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  2. Dynamite review... TR is favorite character; his sense of honor and morality are so rare in this money grubbing world.. I read a book not too long ago that described him exploring South America... He got sick, almost died and had to be evacuated pdq...
    Nice music... Who's your favorite pianist? Wanda landowska I thought was pretty good...

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    1. Hi Mudpuddle, That's why I like Teddy too. He boldly stood up to the bullies. I think they mention the South American incident you talk of, or the other biographer did, I'm not sure since I've since read another bio of him.

      Landowska was a harpsichordist and is legendary. She played it up, too: coming on stage in a cape and holding a candle.
      For me, I love Mitsuko Uchida for Mozart and Debussy; Ivo Pogerelich is also a favorite; Martha Argerich; Arthur Rubenstein; Alfred Brendel...quite a few actually.

      Hope the renovating's going along smoothly and quickly!

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    2. Oh, ou told me that once already... Leaky brain symptoms in the oldster..
      Headed home tomorrow hopefully the work will be finished and all the associated bad stuff will be gone...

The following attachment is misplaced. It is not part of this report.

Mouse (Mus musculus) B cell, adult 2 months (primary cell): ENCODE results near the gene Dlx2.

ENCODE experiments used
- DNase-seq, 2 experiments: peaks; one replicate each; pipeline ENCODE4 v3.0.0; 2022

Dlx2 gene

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    3. Associated bad stuff? That doesn't sound good. Hope it will be all gone when you arrive.

      Josh and I are debating whether we should repaint cabinets, replace counters and tile the kitchen floor ourselves or put the money out and have someone gut the place and do it for us.

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    4. Formaldehyde, mainly... And paint fumes... I'm sensitive to that kind thing as a result of overexposure in my former working life...

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    5. Formaldehyde? Good heavens! I wonder how that got in your house. I certainly hope it is all gone!

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    6. Formaldehyde is what plywood and many other glued products are made of/with... new construction is rife with health harming perils...

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    7. Yeesh, that's not good. They need to change the way the make stuff.

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  3. Great review Sharon.